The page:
Research internships help Brisbane nurses improve patient care

Five Brisbane nurses have combined frontline work with gaining new research skills at QUT, thanks to a new internship program run by QUT and Metro North Health.

The registered nurses are completing the inaugural 12-month Metro North Nursing and Midwifery Research Intern Scholarships in July, with more internships set to be offered later this year.

The scholarships have allowed the nurses to spend one day a week leading clinical research in their workplace under the guidance of nursing research mentors from QUT and Metro North.

They have investigated day-of-surgery cancellations, the outcomes for stroke patients after clot removal, catheter-associated urinary tract infections, urinary incontinence for older people undergoing rehab, and home nasal therapy for people with chronic lung conditions.

Professor Clint Douglas from the QUT School of Nursing coordinates the program and is also Nursing Chair at the Metro North Hospital and Health Service.

He said the internships were enabling nurses from northside Brisbane hospitals to develop their skills in research, alongside their clinical roles, with the aim of improving patient care and building a research culture among nurses.

“This initiative was about bringing together frontline nurses from Metro North – who had great ideas for practice development – with experienced nursing researchers from QUT to support and guide and coach them through the research process over a 12-month journey,” he said.

He said the program had helped build hospital-university partnerships, and provided professional development and career progression opportunities, and a potential pathway to postgraduate study.

QUT Adjunct Professor Alanna Geary is Metro North’s Chief Nursing and Midwifery Officer and said the first internships had produced “amazing results from five absolutely incredible individuals”.

“I’d like to congratulate each and every one of them and I look forward to continuing the program in 2021/22,” she said.

Prince Charles Hospital clinical nurse Imelda Chua studied nursing in Singapore and was trained as a perioperative nurse, before moving to Australia in 2015 and working in hospitals in Canberra and Launceston, then relocating to Brisbane in 2019.

She completed her research internship while working at The Prince Charles as a pre-anaesthetic assessment nurse, which involves the case management of patients with complex and chronic conditions on the elective surgery wait list.

“My research is about day-of-surgery cancellations and understanding the reasons and why and how patients have their operations cancelled on the day of their surgery,” she said.

“I have found that about one in 20 patients are affected by day-of-surgery cancellations.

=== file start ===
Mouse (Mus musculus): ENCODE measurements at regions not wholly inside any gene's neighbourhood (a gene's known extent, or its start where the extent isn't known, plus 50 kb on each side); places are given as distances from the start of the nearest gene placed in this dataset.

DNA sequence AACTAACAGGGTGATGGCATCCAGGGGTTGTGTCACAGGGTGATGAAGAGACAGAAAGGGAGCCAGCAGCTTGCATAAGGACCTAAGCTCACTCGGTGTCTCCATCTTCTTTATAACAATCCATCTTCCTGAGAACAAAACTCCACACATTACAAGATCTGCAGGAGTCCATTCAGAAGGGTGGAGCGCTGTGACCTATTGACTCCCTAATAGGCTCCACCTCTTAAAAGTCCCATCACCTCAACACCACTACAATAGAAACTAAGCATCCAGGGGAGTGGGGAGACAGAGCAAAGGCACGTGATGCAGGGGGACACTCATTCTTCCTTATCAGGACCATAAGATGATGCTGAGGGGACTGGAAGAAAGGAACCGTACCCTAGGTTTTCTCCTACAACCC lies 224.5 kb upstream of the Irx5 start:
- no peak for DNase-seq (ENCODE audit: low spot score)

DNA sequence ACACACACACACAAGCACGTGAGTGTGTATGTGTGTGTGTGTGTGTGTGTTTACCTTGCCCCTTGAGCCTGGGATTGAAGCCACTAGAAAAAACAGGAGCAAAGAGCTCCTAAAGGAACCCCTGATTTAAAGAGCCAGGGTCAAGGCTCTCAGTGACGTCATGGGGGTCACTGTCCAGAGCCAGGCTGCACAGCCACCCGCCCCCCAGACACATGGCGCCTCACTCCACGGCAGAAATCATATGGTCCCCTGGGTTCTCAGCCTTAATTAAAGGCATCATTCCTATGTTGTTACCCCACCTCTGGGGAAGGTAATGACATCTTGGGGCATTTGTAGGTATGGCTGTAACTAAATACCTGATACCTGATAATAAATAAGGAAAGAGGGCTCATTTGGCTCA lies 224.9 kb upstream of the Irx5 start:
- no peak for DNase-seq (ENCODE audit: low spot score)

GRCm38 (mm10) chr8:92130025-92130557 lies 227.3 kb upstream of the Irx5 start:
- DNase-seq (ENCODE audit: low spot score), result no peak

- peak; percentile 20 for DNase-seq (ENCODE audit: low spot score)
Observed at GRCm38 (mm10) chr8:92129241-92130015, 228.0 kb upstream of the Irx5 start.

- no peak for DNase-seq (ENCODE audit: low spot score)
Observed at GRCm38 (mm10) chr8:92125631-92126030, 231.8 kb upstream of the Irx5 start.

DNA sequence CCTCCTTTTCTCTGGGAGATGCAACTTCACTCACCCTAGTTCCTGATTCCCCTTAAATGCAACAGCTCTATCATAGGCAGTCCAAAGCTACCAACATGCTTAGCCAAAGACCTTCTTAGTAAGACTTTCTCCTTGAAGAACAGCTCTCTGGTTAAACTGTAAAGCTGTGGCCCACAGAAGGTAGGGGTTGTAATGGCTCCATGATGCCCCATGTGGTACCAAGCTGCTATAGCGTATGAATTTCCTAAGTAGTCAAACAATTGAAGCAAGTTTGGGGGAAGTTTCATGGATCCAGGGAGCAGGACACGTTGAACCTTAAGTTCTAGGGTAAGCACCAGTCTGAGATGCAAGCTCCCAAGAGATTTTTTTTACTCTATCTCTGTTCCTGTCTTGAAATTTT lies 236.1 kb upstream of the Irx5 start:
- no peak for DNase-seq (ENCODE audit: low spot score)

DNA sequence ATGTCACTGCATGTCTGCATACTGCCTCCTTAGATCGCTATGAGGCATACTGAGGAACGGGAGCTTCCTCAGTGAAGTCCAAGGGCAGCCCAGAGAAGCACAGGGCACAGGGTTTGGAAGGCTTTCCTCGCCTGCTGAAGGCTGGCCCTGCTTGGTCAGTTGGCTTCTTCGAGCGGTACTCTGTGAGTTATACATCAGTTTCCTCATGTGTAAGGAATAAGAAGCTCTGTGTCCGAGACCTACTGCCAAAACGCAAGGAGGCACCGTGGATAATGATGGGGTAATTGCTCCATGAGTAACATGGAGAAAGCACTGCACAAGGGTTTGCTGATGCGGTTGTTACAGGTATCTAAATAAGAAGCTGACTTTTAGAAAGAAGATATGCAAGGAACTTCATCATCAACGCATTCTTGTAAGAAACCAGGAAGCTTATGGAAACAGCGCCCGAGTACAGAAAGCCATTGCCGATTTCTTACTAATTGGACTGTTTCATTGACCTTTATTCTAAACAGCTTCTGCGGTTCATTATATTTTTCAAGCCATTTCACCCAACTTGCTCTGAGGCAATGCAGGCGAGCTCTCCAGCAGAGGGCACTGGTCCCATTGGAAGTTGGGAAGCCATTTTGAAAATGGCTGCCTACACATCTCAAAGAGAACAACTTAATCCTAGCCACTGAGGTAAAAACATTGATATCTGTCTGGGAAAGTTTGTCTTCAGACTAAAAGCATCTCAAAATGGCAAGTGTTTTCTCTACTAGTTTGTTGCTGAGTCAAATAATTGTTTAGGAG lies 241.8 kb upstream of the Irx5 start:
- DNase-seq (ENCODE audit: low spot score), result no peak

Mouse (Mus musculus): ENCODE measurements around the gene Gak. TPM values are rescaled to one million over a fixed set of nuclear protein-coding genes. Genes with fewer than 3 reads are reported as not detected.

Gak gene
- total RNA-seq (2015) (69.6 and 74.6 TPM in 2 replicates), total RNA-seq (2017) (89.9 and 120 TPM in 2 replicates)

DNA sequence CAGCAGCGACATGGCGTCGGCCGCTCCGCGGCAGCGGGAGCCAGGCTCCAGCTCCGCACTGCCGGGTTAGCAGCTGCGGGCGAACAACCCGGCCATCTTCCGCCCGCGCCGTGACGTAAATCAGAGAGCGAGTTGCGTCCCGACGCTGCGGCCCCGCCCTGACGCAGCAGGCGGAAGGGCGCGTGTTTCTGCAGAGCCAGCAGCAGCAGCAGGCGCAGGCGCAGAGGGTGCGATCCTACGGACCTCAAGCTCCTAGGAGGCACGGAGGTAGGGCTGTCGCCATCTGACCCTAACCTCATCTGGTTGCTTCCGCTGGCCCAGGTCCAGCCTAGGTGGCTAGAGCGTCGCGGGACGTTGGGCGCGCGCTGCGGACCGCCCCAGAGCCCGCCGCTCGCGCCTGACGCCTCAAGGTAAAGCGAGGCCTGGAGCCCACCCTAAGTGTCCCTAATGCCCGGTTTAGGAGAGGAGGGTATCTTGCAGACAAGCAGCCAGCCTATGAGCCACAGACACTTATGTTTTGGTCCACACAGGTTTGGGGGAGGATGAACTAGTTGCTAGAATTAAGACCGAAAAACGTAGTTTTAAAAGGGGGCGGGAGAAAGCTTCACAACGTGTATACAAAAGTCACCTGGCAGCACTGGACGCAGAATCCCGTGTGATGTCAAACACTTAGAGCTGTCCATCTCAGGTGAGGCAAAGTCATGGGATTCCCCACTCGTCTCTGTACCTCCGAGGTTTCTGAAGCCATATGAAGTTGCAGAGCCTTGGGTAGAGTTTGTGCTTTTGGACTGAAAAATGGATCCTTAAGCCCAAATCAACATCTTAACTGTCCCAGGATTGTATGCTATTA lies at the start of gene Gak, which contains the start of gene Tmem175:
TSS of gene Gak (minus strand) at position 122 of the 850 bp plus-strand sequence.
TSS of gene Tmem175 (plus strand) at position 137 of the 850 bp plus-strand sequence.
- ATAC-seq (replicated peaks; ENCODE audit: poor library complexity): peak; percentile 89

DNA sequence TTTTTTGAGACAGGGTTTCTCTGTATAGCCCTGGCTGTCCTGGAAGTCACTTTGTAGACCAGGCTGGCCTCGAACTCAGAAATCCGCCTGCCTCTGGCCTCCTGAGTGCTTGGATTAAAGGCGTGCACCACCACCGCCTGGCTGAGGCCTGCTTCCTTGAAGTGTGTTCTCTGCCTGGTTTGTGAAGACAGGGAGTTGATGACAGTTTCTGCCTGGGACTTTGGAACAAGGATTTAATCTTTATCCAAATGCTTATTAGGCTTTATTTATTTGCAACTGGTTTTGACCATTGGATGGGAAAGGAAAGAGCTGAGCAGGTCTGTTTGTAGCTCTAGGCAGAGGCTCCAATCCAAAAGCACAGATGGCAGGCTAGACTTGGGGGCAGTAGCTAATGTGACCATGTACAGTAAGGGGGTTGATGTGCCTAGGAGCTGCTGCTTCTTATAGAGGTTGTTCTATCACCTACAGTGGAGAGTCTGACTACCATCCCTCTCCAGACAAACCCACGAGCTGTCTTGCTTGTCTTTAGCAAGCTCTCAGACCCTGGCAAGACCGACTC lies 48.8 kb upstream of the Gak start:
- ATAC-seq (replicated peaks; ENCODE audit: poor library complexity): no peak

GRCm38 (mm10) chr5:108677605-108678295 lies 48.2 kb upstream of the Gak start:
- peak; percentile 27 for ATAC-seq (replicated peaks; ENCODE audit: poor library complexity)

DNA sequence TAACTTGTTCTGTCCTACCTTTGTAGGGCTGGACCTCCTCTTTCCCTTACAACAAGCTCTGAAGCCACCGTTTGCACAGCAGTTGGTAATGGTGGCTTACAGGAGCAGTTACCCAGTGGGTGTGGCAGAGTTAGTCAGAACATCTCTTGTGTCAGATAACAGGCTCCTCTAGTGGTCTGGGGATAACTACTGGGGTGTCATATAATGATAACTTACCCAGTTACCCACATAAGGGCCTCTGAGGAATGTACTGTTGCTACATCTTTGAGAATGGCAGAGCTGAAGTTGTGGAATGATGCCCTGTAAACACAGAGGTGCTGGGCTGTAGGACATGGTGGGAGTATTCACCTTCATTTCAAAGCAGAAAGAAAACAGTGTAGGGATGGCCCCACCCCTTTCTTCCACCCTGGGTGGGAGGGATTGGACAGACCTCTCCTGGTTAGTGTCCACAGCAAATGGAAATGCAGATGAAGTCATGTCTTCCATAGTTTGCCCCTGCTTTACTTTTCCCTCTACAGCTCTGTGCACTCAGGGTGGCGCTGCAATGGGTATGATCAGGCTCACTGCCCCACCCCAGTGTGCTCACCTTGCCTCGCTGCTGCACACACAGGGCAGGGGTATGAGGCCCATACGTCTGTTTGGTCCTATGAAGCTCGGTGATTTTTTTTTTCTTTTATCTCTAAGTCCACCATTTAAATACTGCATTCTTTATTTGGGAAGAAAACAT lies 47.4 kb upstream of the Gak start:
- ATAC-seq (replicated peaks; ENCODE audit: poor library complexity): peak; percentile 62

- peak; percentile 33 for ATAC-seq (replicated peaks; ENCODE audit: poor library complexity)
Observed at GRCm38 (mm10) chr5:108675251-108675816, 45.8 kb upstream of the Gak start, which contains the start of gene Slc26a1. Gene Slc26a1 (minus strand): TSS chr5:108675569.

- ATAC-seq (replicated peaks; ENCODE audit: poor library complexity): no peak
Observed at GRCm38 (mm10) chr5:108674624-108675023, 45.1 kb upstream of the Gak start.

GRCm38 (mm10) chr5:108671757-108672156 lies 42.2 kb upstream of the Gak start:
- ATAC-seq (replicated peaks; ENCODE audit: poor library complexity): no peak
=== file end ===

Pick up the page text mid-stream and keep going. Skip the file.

“The research is really important to me because I work with patients on a day-to-day basis and I see how it really affects them emotionally and economically.”

Ms Chua was mentored by QUT nursing lecturer Dr Judy Munday and QUT Professor of Nursing Jed Duff, who is also Chair of Nursing at the Royal Brisbane and Women’s Hospital (RBWH).

“I want to see our interns become mentors for generations of nurse researchers, to really build the capacity of Metro North for nursing research,” Professor Duff said.

“Imelda has achieved amazing results in 12 months.

“She’s learnt about research, but she’s also conducted research that will benefit her hospital, her patients and the broader healthcare community.”

Jill Davis is a QUT nursing graduate who has worked at RBWH for seven years and is also completing her research internship this month.

She is a clinical nurse in medical imaging at the RBWH and works with stroke patients who are undergoing minimally invasive surgery to remove clots from their brain.

“Part of my job is data collection on patient outcomes and what I wanted to do was put that data in a database so that we could analyse what we were collecting,” she said.

Ms Davis said research in patient outcomes was important and a natural area of interest for nurses, as they were connected to patients’ lived experiences.

“Medically, doctors concentrate on: Did they get the clot out, did they restore flow? Nurses are more interested in: Can that patient walk, can they feed themselves, how’s it going to impact their life, how’s it going to impact their job?”

Ms Davis was mentored by QUT Professor of Nursing Samantha Keogh and Dr Nicole Marsh, the Nursing and Midwifery Director of Research at RBWH.

“Both of my mentors have been really amazing,” Ms Davis said.

“They’ve been able to tell me how to research, what it is, where I need to start, all the things I need to consider … and the importance of doing good research – because there is bad research.”

Professor Keogh said Ms Davis had a very strong clinical background when she started the internship, but now had also built up a strong understanding of research and research methods.

“Jill will be able to apply what she’s learnt to her workplace,” Professor Keogh said.

“She’ll be able to build a registry and follow up on patients after their procedures, which will be invaluable to the hospital.”

Nurses interested in applying for the next round of Metro North Nursing and Midwifery Research Intern Scholarships can follow updates here.

QUT nurse researchers have a strong record in Australian and international research. They include cancer and palliative care researchers Professor Jane Phillips and Professor Ray Chan, who were inducted into the Sigma International Nurse Researcher Hall of Fame in July.

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